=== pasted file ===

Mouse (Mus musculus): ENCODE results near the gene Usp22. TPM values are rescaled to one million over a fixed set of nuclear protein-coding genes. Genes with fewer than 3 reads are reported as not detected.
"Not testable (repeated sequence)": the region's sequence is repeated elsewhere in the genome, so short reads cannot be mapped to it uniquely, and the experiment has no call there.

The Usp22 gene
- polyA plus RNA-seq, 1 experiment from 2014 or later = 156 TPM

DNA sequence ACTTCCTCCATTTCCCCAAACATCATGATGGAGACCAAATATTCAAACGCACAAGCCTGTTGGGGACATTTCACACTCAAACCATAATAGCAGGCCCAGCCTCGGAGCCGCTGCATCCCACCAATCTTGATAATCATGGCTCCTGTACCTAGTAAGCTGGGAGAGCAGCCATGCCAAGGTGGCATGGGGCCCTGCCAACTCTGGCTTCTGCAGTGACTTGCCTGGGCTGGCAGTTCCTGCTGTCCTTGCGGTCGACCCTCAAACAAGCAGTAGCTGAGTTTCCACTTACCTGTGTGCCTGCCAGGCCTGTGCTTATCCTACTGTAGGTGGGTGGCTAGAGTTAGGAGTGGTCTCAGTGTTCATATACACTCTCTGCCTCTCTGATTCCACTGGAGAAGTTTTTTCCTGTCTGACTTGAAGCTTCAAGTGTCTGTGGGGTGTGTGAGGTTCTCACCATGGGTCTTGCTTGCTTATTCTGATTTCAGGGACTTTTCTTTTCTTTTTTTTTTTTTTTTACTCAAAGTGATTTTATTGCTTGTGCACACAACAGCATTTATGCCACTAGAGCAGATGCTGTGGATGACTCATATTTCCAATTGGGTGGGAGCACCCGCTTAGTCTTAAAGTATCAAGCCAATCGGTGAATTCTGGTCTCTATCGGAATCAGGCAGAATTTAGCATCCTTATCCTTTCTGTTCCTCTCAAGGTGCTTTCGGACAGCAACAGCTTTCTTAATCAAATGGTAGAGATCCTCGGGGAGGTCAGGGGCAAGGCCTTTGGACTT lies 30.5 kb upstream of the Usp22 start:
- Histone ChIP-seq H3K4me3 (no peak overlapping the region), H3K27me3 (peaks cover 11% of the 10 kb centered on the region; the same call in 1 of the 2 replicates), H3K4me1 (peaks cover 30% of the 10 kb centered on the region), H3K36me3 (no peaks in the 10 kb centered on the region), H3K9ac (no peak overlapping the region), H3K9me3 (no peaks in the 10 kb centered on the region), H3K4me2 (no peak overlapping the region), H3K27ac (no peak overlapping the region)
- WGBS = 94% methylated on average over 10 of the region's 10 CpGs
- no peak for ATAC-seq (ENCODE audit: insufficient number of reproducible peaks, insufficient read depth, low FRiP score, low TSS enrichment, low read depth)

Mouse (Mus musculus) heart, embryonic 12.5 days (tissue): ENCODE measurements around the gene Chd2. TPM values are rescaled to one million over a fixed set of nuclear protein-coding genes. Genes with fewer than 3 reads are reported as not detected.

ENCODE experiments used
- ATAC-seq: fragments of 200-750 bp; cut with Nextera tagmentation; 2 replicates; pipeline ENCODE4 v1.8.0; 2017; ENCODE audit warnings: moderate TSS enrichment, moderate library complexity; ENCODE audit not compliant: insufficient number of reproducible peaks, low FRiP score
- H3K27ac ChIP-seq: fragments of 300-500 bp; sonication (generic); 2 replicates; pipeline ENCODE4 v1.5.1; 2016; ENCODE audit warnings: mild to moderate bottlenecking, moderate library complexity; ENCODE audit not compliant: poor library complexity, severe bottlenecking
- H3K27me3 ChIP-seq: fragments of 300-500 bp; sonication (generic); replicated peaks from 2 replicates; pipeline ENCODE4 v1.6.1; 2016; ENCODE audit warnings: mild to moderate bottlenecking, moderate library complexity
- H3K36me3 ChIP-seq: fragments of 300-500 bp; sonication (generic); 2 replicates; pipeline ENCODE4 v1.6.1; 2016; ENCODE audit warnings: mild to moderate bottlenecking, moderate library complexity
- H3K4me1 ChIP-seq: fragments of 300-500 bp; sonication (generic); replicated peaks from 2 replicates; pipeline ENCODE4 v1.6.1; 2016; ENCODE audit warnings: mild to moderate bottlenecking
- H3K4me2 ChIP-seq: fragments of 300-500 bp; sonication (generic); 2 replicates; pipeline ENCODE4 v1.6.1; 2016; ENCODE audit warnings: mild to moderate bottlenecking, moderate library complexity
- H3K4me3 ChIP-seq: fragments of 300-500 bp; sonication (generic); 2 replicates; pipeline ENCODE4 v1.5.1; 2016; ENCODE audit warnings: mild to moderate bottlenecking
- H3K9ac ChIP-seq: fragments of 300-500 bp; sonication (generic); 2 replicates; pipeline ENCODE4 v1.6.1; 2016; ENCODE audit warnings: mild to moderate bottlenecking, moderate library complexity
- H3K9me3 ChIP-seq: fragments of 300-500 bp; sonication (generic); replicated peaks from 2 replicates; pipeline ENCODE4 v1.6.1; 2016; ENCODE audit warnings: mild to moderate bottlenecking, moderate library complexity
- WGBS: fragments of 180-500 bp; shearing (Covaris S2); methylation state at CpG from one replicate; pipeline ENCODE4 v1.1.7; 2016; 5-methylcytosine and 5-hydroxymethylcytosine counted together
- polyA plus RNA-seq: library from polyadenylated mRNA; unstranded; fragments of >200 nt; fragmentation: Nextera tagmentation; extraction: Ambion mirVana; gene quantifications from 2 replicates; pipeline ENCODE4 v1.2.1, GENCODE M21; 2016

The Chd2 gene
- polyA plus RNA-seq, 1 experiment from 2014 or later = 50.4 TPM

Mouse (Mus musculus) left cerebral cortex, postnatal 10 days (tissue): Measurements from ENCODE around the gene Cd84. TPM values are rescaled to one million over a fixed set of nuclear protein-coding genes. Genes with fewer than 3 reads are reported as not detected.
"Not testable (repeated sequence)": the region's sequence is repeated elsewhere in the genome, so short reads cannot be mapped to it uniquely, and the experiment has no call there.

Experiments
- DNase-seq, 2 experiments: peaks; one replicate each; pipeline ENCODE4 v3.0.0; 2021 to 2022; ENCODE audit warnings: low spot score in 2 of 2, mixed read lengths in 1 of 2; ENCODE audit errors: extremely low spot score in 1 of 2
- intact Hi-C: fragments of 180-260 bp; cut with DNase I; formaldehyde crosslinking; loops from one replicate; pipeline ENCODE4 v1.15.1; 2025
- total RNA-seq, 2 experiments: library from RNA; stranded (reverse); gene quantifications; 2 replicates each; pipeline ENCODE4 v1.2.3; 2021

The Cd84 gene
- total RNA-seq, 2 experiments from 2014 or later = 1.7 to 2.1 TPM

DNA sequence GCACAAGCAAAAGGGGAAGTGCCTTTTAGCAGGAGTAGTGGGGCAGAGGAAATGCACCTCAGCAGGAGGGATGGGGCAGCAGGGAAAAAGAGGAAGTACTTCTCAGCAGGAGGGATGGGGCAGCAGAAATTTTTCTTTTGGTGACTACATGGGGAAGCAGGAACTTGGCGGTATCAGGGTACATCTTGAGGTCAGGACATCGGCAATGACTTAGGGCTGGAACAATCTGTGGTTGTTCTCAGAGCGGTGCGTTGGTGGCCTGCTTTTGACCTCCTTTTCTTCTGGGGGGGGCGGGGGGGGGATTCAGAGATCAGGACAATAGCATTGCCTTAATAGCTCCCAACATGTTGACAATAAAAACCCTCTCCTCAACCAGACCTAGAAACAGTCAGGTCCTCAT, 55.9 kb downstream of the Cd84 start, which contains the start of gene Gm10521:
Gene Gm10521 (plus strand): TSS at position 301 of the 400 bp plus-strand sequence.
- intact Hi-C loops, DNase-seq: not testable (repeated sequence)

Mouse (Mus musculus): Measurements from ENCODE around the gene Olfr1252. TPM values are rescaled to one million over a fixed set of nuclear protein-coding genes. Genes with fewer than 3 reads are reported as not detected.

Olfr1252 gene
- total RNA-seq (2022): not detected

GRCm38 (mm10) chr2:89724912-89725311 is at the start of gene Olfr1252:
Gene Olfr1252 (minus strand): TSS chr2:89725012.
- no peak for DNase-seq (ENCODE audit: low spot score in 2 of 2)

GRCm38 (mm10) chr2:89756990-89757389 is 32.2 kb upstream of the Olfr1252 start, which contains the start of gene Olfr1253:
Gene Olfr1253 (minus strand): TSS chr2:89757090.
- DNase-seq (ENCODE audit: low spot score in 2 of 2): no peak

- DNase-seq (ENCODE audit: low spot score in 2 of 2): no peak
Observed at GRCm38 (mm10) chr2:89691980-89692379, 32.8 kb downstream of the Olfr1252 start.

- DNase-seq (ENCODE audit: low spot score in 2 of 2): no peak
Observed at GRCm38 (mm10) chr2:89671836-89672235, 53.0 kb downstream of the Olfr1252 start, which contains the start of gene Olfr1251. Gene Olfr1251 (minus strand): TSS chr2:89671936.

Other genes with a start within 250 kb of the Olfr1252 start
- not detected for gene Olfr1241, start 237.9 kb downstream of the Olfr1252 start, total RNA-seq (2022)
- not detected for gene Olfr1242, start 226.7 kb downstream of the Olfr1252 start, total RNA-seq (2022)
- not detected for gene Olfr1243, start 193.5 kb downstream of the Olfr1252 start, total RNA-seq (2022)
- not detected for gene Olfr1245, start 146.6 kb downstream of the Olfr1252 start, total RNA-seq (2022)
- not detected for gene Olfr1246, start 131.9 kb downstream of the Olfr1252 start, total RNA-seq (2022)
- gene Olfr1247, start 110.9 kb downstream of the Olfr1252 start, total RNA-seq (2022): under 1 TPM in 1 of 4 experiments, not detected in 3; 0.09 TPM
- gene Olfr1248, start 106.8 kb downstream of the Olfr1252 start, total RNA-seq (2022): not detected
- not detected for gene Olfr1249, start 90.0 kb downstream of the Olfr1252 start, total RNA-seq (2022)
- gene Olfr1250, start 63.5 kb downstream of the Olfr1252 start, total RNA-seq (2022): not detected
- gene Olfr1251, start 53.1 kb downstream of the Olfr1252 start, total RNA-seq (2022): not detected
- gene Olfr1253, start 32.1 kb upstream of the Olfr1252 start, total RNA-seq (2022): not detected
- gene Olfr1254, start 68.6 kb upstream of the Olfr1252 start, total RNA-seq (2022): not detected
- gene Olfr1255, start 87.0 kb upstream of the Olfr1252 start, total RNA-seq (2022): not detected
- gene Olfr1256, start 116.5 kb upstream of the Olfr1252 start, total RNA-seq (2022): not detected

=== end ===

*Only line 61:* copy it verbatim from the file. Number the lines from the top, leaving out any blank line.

- gene Olfr1255, start 87.0 kb upstream of the Olfr1252 start, total RNA-seq (2022): not detected